A pink ribbon is one of the most recognizable symbols in health care. This is because breast cancer, the disease for which the color represents, is the second most common cancer in women, affecting one in eight women. Breast cancer develops when an abnormal growth occurs within the breast tissue, typically caused by uncontrolled cell growth in the breast. These rapidly growing cells form a potentially cancerous lump or mass and can spread to other areas, including lymph nodes.
Breast cancer often presents as:
- A lump or mass in the breast
- A change in size or shape of the breast
- A change in nipple appearance, including a newly inverted nipple or discharge
“I encourage everyone to know and understand what their breast tissue should look and feel like so they’re aware of any potential change,” said Dr. Karinn Chambers, breast surgical oncologist, ECU Health and ECU’s Brody School of Medicine.
It is never too early to begin self-exams of the breast, according to Dr. Chambers. However, women should begin breast cancer screenings annually at age 40, according to the American Cancer Society. This consists of a mammogram, which is an x-ray of the breast.
Dr. Chambers also emphasized that everyone, including men, should be aware of their breast health.
“Anyone can get breast cancer,” said Dr. Chambers. “I have seen breast cancer in people of different ages, the young and the elderly. Men can also get breast cancer.”
While breast cancer in men is much less common than in women, the American Cancer Society predicts that about 2,710 new cases of invasive breast cancer will be diagnosed in men in the United States in 2022.
“When a man is diagnosed with breast cancer, typically they present with the same symptoms as women – a new mass or lump within the breast,” said Dr. Chambers. “The causes and risk factors of breast cancer in men and women are also very similar.”
Breast cancer has both unknown and known risk factors. While experts still do not fully understand all of what causes breast cancer, genetics and lifestyle play a role in breast cancer.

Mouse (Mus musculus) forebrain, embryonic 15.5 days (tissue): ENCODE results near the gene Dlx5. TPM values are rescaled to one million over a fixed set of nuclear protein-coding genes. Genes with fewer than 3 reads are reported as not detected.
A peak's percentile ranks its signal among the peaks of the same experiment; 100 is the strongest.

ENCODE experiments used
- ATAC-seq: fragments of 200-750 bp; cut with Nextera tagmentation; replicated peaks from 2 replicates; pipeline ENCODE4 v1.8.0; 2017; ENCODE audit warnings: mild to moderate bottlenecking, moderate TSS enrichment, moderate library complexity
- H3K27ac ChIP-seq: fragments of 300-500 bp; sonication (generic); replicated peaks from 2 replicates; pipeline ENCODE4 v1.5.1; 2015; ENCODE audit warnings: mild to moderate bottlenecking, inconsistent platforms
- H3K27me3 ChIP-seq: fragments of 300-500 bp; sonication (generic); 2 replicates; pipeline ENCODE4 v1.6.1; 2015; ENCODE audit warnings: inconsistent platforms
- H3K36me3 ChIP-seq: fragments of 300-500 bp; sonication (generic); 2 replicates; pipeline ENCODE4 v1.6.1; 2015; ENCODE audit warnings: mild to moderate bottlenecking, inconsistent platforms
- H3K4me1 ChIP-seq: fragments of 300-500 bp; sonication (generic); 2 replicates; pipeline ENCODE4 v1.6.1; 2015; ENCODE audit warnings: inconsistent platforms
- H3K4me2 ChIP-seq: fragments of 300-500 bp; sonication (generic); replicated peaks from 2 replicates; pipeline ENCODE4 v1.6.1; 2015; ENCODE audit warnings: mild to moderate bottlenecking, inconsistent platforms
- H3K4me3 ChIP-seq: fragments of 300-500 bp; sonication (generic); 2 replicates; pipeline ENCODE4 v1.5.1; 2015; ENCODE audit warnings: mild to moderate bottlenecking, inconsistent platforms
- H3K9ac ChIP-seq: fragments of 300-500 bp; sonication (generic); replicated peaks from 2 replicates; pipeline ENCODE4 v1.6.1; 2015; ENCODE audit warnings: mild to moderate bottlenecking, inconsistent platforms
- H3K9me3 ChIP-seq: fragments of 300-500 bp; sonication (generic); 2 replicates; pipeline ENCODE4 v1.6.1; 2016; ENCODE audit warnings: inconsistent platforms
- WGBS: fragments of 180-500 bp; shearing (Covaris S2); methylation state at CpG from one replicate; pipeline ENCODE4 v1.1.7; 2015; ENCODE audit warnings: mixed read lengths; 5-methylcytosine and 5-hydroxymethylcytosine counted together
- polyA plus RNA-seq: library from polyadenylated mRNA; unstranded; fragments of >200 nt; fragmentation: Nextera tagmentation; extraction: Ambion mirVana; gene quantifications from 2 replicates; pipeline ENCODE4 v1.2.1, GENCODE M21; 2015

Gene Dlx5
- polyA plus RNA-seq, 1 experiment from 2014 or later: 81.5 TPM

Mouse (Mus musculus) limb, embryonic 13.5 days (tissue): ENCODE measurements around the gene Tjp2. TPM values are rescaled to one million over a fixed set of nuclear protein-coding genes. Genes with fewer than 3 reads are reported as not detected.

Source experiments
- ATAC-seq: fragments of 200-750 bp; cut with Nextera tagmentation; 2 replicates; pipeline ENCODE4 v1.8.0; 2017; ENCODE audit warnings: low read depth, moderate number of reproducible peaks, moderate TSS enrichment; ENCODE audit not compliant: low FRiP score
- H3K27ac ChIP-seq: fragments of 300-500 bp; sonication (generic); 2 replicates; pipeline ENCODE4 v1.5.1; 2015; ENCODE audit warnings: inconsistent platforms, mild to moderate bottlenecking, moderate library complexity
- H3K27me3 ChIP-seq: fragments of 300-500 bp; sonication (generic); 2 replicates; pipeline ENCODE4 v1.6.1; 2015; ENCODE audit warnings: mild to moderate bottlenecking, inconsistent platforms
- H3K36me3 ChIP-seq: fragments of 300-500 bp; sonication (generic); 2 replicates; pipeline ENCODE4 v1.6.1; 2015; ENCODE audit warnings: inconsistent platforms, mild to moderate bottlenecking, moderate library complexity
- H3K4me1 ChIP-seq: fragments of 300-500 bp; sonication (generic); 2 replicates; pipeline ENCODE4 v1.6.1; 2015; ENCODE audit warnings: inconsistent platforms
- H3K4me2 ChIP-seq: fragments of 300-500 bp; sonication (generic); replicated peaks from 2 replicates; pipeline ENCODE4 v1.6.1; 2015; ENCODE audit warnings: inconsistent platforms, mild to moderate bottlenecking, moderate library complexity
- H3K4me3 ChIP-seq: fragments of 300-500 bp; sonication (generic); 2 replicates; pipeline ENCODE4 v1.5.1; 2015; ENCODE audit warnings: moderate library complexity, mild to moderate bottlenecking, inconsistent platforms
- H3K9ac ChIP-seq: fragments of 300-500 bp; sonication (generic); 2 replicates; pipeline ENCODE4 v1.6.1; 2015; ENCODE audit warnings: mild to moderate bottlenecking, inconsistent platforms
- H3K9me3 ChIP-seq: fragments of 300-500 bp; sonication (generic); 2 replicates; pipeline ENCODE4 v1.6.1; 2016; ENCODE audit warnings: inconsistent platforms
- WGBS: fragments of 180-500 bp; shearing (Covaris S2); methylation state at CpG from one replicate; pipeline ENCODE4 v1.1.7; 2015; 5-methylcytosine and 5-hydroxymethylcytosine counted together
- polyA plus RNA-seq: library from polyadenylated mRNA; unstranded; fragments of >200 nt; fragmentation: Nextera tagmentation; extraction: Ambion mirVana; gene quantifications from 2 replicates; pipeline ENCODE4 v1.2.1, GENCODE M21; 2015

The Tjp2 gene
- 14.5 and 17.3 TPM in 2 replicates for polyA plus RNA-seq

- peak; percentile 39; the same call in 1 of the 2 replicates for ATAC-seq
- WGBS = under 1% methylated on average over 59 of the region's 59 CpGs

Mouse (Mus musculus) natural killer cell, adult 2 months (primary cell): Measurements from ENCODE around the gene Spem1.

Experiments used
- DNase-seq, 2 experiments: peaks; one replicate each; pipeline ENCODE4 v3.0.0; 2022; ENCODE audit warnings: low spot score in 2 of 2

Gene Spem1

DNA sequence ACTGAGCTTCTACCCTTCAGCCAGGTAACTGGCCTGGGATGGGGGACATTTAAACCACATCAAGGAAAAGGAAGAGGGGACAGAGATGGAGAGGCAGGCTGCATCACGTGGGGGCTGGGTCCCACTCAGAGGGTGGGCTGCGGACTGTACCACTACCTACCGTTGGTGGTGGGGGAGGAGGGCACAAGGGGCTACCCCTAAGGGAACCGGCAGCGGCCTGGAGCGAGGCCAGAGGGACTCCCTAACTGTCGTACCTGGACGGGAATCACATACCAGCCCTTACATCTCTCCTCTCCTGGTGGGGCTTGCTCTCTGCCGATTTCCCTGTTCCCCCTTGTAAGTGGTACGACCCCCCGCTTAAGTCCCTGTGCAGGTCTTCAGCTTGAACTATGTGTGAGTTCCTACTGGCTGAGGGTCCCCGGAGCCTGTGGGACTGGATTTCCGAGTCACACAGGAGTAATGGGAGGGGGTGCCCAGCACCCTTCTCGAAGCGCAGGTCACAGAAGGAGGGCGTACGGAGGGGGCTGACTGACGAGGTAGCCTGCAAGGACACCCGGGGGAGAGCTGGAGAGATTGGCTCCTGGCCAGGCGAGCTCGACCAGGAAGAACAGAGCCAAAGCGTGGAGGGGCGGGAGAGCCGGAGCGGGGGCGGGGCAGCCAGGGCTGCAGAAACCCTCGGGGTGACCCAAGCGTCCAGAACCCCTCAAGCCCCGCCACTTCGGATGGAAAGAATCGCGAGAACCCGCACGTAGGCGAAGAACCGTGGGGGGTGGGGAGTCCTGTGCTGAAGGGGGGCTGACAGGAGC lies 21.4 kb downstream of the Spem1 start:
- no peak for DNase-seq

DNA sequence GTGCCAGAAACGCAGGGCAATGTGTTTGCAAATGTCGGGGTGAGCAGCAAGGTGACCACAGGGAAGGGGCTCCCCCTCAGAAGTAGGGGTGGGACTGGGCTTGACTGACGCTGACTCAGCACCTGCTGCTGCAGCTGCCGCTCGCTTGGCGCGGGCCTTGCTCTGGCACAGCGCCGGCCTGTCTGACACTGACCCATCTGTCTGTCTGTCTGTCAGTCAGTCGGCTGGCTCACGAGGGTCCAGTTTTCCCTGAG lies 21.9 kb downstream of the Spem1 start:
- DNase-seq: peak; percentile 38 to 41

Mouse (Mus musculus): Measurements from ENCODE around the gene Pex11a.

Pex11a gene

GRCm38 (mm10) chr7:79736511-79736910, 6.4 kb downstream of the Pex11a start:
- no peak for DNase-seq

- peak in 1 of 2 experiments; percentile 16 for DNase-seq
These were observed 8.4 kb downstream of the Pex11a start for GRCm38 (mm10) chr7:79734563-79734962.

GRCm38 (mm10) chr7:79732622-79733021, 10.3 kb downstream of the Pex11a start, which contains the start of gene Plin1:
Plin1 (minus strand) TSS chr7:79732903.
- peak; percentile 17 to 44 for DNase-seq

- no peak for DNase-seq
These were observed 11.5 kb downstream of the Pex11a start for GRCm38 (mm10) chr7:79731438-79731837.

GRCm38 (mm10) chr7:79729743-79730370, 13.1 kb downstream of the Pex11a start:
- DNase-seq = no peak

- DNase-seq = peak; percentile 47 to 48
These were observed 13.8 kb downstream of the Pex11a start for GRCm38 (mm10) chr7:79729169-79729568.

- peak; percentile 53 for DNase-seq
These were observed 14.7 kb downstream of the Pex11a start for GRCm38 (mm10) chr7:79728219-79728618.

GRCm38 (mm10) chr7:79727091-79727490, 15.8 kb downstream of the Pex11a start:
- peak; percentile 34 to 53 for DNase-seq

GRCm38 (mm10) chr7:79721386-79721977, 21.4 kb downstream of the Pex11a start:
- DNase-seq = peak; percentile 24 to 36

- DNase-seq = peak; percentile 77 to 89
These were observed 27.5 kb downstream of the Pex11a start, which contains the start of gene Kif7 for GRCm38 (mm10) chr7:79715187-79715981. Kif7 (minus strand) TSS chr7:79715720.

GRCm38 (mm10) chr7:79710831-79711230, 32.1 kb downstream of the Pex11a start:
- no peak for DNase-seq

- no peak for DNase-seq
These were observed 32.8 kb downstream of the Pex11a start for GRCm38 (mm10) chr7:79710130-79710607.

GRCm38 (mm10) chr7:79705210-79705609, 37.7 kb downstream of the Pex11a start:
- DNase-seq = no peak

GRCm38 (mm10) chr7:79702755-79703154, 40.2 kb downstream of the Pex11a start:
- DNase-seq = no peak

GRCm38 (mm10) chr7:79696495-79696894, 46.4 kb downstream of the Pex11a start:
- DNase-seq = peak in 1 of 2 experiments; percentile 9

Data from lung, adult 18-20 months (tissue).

“We recommend that women and men with a close family history of breast cancer undergo genetic testing to understand if they have a mutation on either the BRCA1 gene or the BRCA2 gene,” said Dr. Chambers. “BRCA1 and BRCA2 genes prevent proteins from rapidly growing out of control, which can cause certain cancers. For those who have the mutation, we do recommend prophylactic bilateral mastectomies, or removal of both breasts, as a preventative means to try to reduce their risk of breast cancer.”
While genetic risk factors are out of an individual’s control, there are behavioral changes one can make to lower their risk for breast cancer. The first is eating a healthy diet and exercising.
“Obesity is a big risk factor for breast cancer, and the rise of obesity in our population has led to an increased risk of breast cancer,” said Dr. Chambers. “Excess alcohol use can lead to increased risk of breast cancer as well.”
Experts highly encourage individuals to discuss screening with their primary care providers to understand their own risk for breast cancer based on their hormonal history, family history, health and age. The early detection of breast cancer allows for less invasive treatments, a greater variety of options and a greater potential to prevent the spread of breast cancer. When a person is unfortunately diagnosed with breast cancer, there are a variety of treatment options.
“The treatment of breast cancer consists of local tools and systemic tools,” said Dr. Chambers. “Local tools like surgery and radiation target the tumor directly. Systemic tools such as chemotherapy and hormone therapy can reach cancer throughout the body and may be used if the cancer has spread beyond the initial breast tissue.”
The bottom line?
“To prevent breast cancer, an individual should first discuss screening with their primary care providers so that they understand when and how often to get breast cancer screening,” said Dr. Chambers. “The second part of that would be to understand their own risk for breast cancer. Lastly, always remember to practice self-exams and know what is normal for your breasts. If you experience any changes, notify your primary care provider.”
Early diagnosis and a variety of treatment options have largely increased the odds of curing and managing breast cancer. ECU Health continues to offer 3D mammography at ten convenient locations throughout our region. Patients can take advantage of ECU Health’s free online risk assessment tool, talk with a provider and schedule a screening that meets their needs.
To learn more, please visit ECUHealth.org/breast-cancer.